You’re a big time executive, making a difference for the people that you lead.
But let’s talk about your peers.
You sit at the executive table with other senior leaders with the same level of expertise and resources as you do.
You offer ideas, but sometimes get ignored.
I’ve seen it happen.
I’ve sat in rooms with senior executives that make decisions for an entire organization, and watch them ignore one or two members of the team.
You bring ideas.
You share challenges.
You’re respected by the people down the chain, but not by the people around your table.
Feeling ignored is not a good place to be.
You’re in a position where the work you’ve done should speak for itself.
Your voice should make a difference.
Your opinions should matter.
But you’re not feeling this from your peers.
Here’s what I want you to understand.
You should not be ignored.
If it’s happening to you, what do you do?
1. Get to know your peers.
Get to know the people around the table.
You’re supposed to be working together as a team.
Do you know your teammates?
If you don’t know your teammates, that’s the reason why they may not be listening to you.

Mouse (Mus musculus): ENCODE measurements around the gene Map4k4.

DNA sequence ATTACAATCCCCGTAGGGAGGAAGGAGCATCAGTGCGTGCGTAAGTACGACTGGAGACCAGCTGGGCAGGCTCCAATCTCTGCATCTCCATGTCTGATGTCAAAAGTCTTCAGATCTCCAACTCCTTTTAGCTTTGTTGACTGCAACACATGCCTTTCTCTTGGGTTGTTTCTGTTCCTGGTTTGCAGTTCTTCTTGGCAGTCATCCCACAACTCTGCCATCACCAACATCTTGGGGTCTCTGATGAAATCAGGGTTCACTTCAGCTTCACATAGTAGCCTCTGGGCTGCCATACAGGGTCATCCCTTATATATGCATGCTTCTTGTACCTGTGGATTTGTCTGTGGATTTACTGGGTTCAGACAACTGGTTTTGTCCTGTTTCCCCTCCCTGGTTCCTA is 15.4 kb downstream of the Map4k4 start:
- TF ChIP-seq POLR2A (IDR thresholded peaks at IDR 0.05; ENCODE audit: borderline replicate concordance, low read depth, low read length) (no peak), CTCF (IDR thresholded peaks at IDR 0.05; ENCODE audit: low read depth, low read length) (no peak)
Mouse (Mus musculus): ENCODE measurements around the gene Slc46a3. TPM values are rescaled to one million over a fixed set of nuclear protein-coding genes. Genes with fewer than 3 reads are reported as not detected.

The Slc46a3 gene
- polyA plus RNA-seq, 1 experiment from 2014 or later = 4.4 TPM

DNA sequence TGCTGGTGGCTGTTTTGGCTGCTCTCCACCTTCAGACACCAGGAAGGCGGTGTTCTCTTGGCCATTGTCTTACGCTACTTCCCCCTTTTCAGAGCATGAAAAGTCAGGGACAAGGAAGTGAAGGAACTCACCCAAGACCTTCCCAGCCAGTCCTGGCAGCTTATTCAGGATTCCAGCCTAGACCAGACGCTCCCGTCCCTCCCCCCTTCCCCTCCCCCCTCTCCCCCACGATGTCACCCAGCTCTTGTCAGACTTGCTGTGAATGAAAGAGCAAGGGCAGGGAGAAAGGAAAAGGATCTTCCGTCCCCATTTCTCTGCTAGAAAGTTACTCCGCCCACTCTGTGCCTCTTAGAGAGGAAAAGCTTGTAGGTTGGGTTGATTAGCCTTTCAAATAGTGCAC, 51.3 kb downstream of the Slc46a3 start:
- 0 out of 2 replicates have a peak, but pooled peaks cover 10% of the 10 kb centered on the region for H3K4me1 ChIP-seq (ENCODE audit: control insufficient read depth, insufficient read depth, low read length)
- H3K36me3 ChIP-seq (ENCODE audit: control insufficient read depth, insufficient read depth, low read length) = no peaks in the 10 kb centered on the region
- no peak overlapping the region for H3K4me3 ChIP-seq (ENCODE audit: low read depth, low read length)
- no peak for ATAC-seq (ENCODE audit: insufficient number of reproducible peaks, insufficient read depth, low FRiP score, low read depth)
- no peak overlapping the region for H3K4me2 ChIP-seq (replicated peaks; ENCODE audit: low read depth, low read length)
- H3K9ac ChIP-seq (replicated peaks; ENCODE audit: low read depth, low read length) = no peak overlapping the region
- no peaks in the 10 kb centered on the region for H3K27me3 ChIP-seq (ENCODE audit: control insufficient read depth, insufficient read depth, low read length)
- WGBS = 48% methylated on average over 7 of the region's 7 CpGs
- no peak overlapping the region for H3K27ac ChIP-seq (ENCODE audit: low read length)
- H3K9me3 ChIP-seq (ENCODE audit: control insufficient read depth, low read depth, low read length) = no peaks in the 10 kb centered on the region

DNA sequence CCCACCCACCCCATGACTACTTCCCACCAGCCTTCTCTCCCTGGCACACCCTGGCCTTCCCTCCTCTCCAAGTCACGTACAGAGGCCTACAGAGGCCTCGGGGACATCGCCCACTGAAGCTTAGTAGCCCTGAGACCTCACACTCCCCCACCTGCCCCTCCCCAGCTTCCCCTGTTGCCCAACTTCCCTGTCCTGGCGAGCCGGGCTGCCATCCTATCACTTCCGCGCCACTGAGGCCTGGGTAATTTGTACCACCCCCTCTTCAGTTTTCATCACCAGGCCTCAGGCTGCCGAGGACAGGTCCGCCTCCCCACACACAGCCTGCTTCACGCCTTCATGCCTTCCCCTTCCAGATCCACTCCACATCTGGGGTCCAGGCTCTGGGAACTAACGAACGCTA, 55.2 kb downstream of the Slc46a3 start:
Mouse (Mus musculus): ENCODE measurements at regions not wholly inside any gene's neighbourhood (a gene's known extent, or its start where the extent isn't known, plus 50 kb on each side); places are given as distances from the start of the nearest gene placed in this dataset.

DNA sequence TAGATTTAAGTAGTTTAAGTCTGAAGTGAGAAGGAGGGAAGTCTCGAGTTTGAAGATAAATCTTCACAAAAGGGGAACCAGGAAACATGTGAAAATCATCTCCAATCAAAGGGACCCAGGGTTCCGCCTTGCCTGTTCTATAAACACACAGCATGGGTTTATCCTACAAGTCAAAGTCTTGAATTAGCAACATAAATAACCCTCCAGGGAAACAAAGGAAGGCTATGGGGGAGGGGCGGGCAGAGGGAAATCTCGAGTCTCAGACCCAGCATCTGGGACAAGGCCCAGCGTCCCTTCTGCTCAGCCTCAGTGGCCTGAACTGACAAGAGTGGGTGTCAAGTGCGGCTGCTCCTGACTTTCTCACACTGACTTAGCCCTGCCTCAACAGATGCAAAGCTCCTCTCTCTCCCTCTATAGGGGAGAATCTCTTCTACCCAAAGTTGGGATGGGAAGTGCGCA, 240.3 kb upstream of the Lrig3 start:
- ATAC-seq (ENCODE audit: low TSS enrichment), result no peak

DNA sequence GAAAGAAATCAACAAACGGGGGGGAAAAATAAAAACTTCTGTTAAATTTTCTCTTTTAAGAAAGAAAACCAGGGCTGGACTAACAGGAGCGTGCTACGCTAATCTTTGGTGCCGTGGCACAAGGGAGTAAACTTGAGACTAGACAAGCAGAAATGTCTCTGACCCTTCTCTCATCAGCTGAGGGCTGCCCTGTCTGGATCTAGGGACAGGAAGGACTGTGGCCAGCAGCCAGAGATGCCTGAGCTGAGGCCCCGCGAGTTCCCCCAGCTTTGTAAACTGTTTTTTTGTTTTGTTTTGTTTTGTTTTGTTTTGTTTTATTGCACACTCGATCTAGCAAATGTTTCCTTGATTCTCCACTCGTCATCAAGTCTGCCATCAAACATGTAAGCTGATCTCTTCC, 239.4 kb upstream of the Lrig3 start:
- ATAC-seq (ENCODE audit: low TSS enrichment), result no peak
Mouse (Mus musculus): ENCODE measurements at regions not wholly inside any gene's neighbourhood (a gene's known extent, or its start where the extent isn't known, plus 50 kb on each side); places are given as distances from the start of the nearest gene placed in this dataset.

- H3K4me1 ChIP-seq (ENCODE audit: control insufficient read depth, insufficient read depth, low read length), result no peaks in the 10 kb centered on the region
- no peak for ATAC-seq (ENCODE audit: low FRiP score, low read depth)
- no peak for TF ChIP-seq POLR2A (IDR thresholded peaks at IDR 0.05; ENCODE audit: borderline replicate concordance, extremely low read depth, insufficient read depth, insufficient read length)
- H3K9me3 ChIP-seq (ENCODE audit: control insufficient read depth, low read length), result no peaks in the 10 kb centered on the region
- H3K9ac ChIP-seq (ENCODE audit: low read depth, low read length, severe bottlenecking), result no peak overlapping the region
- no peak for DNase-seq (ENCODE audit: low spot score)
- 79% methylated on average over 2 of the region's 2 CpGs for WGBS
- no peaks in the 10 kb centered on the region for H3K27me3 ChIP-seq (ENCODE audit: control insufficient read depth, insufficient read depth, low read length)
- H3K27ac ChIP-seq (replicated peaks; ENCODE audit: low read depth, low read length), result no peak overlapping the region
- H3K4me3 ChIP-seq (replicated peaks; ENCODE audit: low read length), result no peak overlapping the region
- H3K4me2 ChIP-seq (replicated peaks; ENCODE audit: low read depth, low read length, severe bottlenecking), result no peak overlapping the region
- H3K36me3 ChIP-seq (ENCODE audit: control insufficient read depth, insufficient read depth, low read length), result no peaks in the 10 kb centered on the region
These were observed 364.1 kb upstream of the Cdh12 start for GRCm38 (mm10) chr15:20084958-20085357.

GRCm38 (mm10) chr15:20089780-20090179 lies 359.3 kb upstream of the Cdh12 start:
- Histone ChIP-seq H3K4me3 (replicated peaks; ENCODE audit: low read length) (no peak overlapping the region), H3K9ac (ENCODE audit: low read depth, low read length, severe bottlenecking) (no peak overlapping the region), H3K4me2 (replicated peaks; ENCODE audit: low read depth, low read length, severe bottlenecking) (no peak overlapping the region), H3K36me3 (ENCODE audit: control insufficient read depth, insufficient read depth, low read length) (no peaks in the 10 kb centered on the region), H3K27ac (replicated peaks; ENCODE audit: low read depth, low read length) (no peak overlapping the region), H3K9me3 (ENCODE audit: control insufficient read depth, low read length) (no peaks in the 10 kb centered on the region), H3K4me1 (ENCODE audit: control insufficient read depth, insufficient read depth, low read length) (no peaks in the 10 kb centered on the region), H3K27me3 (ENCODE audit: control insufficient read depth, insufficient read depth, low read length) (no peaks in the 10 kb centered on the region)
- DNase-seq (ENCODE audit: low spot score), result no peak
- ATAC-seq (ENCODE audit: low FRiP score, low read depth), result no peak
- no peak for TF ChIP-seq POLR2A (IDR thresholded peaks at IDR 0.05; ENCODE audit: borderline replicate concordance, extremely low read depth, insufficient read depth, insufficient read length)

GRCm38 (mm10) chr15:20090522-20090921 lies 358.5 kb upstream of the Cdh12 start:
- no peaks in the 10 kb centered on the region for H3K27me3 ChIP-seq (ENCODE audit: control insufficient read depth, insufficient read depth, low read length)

You don’t know them, which means they don’t know you.
Find a way to spend time building relationships outside of the executive boardroom.
Go to dinner with them and their spouse.
Play racquetball or go golfing.
They’ve got to know how you think and how you see the world.
They need to see the value you bring to the table.
2. Understand the problem.
If you work in a hospital and a challenge is lowering the length of stay, have a different perspective about that.
The CEO may have a particular perspective.
The operations person also has a different perspective.
How do you understand that challenge from their perspective and what can you bring to the table?
This is how you avoid being ignored.
You’ve got to add value.
Bring it in a way that others don’t have it.
When I sat around an executive table, I knew that nobody else had a background in social work or public policy.
So I always brought unique insights to the table.
How can you bring your perspective in to make a difference for them?
If you want to make sure you’re not ignored at the executive table, you’ve got to know the people who you’re around and understand their perspective.
That’s how you make a difference.
That’s how you make sure that your voice is always heard.